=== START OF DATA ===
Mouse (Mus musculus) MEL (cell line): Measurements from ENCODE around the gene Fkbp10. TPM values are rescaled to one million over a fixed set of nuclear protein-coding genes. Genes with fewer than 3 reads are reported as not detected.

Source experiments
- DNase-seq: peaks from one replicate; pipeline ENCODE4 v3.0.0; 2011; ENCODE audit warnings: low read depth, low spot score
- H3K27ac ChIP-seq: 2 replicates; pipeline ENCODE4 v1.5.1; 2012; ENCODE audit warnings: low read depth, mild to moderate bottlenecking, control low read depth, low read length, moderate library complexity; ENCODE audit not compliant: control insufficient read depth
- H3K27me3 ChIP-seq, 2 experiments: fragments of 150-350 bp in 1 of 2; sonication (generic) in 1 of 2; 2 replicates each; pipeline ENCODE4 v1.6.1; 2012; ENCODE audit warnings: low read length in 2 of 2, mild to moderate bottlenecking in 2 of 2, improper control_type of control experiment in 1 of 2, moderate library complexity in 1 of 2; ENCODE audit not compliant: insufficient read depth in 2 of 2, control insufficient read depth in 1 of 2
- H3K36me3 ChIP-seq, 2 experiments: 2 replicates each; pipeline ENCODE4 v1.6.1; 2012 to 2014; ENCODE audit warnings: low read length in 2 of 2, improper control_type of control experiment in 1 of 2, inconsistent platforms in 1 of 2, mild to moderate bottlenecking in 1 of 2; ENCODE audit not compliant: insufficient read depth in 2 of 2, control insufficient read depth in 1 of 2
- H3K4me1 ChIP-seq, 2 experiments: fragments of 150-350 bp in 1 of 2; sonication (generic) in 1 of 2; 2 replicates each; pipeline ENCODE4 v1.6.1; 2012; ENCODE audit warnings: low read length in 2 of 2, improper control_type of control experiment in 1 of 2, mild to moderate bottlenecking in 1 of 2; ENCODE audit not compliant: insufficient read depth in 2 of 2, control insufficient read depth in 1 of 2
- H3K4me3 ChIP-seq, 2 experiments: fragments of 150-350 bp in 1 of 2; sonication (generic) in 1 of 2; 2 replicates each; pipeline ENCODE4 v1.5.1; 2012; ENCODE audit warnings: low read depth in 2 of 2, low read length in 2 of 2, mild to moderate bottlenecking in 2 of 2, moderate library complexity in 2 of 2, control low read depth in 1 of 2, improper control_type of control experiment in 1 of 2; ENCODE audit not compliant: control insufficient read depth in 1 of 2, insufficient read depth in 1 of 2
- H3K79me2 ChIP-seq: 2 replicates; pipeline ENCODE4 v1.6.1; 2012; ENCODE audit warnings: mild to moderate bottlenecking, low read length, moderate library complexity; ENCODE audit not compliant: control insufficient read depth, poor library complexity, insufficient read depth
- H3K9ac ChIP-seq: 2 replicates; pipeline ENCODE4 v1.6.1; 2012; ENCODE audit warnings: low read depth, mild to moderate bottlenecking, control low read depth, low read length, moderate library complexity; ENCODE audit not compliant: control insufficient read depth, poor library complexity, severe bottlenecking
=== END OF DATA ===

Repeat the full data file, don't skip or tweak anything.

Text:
Mouse (Mus musculus) MEL (cell line): Measurements from ENCODE around the gene Fkbp10. TPM values are rescaled to one million over a fixed set of nuclear protein-coding genes. Genes with fewer than 3 reads are reported as not detected.

Source experiments
- DNase-seq: peaks from one replicate; pipeline ENCODE4 v3.0.0; 2011; ENCODE audit warnings: low read depth, low spot score
- H3K27ac ChIP-seq: 2 replicates; pipeline ENCODE4 v1.5.1; 2012; ENCODE audit warnings: low read depth, mild to moderate bottlenecking, control low read depth, low read length, moderate library complexity; ENCODE audit not compliant: control insufficient read depth
- H3K27me3 ChIP-seq, 2 experiments: fragments of 150-350 bp in 1 of 2; sonication (generic) in 1 of 2; 2 replicates each; pipeline ENCODE4 v1.6.1; 2012; ENCODE audit warnings: low read length in 2 of 2, mild to moderate bottlenecking in 2 of 2, improper control_type of control experiment in 1 of 2, moderate library complexity in 1 of 2; ENCODE audit not compliant: insufficient read depth in 2 of 2, control insufficient read depth in 1 of 2
- H3K36me3 ChIP-seq, 2 experiments: 2 replicates each; pipeline ENCODE4 v1.6.1; 2012 to 2014; ENCODE audit warnings: low read length in 2 of 2, improper control_type of control experiment in 1 of 2, inconsistent platforms in 1 of 2, mild to moderate bottlenecking in 1 of 2; ENCODE audit not compliant: insufficient read depth in 2 of 2, control insufficient read depth in 1 of 2
- H3K4me1 ChIP-seq, 2 experiments: fragments of 150-350 bp in 1 of 2; sonication (generic) in 1 of 2; 2 replicates each; pipeline ENCODE4 v1.6.1; 2012; ENCODE audit warnings: low read length in 2 of 2, improper control_type of control experiment in 1 of 2, mild to moderate bottlenecking in 1 of 2; ENCODE audit not compliant: insufficient read depth in 2 of 2, control insufficient read depth in 1 of 2
- H3K4me3 ChIP-seq, 2 experiments: fragments of 150-350 bp in 1 of 2; sonication (generic) in 1 of 2; 2 replicates each; pipeline ENCODE4 v1.5.1; 2012; ENCODE audit warnings: low read depth in 2 of 2, low read length in 2 of 2, mild to moderate bottlenecking in 2 of 2, moderate library complexity in 2 of 2, control low read depth in 1 of 2, improper control_type of control experiment in 1 of 2; ENCODE audit not compliant: control insufficient read depth in 1 of 2, insufficient read depth in 1 of 2
- H3K79me2 ChIP-seq: 2 replicates; pipeline ENCODE4 v1.6.1; 2012; ENCODE audit warnings: mild to moderate bottlenecking, low read length, moderate library complexity; ENCODE audit not compliant: control insufficient read depth, poor library complexity, insufficient read depth
- H3K9ac ChIP-seq: 2 replicates; pipeline ENCODE4 v1.6.1; 2012; ENCODE audit warnings: low read depth, mild to moderate bottlenecking, control low read depth, low read length, moderate library complexity; ENCODE audit not compliant: control insufficient read depth, poor library complexity, severe bottlenecking